When Narendra Modi signed in as Prime Minister in May 2014, with promises of acche din and a ruthless war against black money, there was an undeniable air of expectation. The preceding Congress-led UPA government had faced a massive public outcry over corruption allegations, from the coal allocation scam to the 2G spectrum scam.
Then came a busy couple of years with economic schemes largely focused on the poor (such as PM Jan Dhan Yojana), small businessmen (PM Mudra Yojana), unorganised workers (Atal Pension Yojana) and young enterprises (Startup India), to name just a few. Nothing ground-shaking, particularly since many were just UPA schemes with a makeover and a snazzier name.
Then came the pièce de resistance, on the night of November 8, 2016. As Indians got ready for their evening round of soap operas and news channel debates, the Prime Minister came on TV, saying the ₹1,000 and ₹500 notes that lined their purses and stayed hidden in their dal dabbas would be worthless from that night.
Mayhem ensued. People were flabbergasted, bank staff were overworked, small businesses were flattened and economists were hugely puzzled for the longest time. There were serpentine queues outside ATMs and bank branches to get new notes for old — they are estimated to have caused at least 100 deaths.
There were daily policy flip-flops. New currency notes were grossly insufficient. Bankers were as clueless as the public. It turned out the government had put little thought into introducing, and implementing, a measure that was bound to affect every citizen, rich or poor.
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While there was some criticism, and public interest litigation (PIL) cases were filed at courts, most Indians bore the hardships with a shrug. After all, Modi had promised them a lot. That rich businessmen trying to get rid of sackloads of black money would be nabbed, that bribery would be rooted out since every currency note would be accounted for, that terrorists would cease to function for want of cash, and that India would seamlessly migrate to a digital economy.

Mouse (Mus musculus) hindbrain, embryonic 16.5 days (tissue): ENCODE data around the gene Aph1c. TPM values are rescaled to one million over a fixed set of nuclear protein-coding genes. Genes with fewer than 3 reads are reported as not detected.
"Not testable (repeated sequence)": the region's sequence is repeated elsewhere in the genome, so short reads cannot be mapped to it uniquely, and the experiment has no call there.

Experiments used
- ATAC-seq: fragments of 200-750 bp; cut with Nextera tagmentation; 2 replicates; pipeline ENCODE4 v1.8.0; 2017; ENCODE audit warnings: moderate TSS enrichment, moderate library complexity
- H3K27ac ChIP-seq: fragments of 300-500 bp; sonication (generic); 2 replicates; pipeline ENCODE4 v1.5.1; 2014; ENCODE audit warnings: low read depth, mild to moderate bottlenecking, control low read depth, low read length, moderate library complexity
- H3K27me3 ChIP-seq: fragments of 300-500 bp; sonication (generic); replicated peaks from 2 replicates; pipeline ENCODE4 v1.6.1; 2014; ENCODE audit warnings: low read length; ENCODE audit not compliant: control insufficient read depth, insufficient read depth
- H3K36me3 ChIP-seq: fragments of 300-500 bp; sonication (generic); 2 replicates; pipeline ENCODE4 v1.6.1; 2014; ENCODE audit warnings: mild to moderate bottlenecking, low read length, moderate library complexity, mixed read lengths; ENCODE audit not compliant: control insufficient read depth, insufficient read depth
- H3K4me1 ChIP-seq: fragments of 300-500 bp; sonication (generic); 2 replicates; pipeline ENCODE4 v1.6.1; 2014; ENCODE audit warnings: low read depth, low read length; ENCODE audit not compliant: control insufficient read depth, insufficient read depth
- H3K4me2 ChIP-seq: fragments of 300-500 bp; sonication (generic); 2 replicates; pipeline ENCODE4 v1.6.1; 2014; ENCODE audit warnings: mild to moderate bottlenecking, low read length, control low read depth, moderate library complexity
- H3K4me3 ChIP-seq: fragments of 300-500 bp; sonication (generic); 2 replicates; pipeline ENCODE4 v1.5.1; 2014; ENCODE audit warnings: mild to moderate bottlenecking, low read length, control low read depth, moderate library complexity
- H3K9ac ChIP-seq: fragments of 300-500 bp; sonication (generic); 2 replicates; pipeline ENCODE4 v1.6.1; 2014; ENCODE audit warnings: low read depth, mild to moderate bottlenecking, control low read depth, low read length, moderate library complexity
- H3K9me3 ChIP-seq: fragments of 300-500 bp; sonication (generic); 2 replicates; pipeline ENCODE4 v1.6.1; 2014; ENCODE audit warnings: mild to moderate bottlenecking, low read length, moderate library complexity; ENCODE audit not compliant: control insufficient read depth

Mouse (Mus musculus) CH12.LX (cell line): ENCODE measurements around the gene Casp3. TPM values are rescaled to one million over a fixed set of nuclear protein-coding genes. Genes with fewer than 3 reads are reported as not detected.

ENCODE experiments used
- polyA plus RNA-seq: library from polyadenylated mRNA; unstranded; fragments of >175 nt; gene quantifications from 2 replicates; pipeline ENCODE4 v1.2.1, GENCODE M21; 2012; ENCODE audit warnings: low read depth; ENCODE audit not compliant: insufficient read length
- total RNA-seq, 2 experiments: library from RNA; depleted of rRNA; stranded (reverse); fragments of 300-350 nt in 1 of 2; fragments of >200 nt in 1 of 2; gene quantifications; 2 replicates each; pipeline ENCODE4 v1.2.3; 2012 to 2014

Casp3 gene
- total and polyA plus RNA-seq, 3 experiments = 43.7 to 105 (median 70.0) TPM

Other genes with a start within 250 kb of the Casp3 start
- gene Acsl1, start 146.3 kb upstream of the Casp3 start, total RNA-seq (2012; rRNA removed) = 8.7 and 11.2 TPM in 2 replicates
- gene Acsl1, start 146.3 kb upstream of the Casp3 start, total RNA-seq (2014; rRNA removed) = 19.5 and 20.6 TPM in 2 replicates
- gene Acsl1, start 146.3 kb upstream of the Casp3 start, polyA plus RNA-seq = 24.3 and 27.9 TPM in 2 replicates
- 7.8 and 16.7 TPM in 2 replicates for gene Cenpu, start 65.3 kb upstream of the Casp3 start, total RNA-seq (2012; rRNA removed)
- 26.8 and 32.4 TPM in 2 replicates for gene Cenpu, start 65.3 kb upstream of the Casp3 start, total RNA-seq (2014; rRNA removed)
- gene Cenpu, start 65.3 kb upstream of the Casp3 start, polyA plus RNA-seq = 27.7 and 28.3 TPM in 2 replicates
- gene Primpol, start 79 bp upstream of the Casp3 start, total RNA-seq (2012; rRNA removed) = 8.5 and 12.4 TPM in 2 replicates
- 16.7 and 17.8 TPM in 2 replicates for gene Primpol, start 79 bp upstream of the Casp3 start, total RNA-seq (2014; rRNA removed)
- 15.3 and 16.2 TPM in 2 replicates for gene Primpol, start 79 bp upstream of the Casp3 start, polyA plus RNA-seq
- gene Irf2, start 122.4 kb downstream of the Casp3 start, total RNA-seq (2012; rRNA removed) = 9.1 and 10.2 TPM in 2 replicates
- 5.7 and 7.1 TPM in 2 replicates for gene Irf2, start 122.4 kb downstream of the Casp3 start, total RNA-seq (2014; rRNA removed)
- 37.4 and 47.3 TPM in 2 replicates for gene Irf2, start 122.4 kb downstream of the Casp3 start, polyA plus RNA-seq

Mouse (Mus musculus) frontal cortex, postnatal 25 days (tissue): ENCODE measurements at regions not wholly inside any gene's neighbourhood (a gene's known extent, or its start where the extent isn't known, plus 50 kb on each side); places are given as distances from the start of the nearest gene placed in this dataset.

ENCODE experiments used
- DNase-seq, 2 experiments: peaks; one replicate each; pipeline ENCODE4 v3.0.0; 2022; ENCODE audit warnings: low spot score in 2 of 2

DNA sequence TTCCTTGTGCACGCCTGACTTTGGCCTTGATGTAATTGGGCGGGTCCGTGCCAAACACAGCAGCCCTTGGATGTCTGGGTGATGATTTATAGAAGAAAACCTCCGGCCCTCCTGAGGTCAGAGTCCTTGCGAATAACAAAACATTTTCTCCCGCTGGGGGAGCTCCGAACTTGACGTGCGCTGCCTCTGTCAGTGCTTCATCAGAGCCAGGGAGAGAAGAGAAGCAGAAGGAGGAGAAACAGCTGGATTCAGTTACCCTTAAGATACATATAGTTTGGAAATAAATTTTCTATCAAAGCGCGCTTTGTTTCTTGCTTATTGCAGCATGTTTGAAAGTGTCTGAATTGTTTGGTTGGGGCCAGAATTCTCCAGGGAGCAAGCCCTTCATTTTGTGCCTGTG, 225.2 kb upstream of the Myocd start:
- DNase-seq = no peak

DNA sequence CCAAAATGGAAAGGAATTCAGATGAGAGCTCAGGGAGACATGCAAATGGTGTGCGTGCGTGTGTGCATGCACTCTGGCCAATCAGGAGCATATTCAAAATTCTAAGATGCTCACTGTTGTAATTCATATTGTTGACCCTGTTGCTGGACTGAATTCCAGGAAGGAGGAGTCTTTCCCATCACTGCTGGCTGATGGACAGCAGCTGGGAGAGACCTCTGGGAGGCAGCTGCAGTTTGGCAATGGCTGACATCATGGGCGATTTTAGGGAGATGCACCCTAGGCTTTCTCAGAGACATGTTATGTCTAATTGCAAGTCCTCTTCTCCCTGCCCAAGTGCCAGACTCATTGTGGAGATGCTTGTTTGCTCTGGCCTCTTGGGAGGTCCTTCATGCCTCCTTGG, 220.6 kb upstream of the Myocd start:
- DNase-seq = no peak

Knowledge in hindsight
Five years hence, we know none of this happened. Not a single rich man was left with currency he couldn’t use. Bribes were given in crisp, new ₹2,000 notes just months after demonetisation. The Amarnath Yatra terror attack took place barely eight months later.
There was a rise in digital transactions immediately after the note-ban announcement, but once the cash situation eased, Indian were back to using paper money. Electronic payments have since increased, both in value and volumes. Bank for International Settlements data reveal India saw 66.9 million digital transactions a day in 2018, up 8.3 times from 2012 levels. But this is a global trend that has taken off in India, too.
Also, the very premise of the demonetisation decision — that black money would be removed from circulation — was negated. In October 2019, the Reserve Bank of India disclosed that people had returned almost 99% of the demonetised ₹1,000 and ₹500 notes. Of the ₹15.44 lakh crore of banned notes, ₹15.28 lakh crore returned to the banking system. This means hardly any ‘black’ money vanished from circulation. On the other hand, demonetisation is suspected to have shaved 1.5-2% off the nation’s tottering economy.
Ups and downs of GST rollout
Modi’s first mega economic step, therefore, proved a fiasco. Close on its heel, mid-2017, came the GST regime. The Good Services Tax, initially conceived by the UPA government, was given shape by its successor, and the Act was passed on July 1, 2017.
Economists observe that while the demonetisation decision was flawed from the word go, the GST regime could have worked better. It set to address existing flaws and enhance ease of doing business. What it lacked was better planning, both at the formulation and implementation stages.
GST, which subsumed almost all the indirect taxes, sought to simplify the tax burden for businesses operating across several states, which earlier had individual and complex tax systems. This was estimated to save enterprises a substantial sum in compliance cost.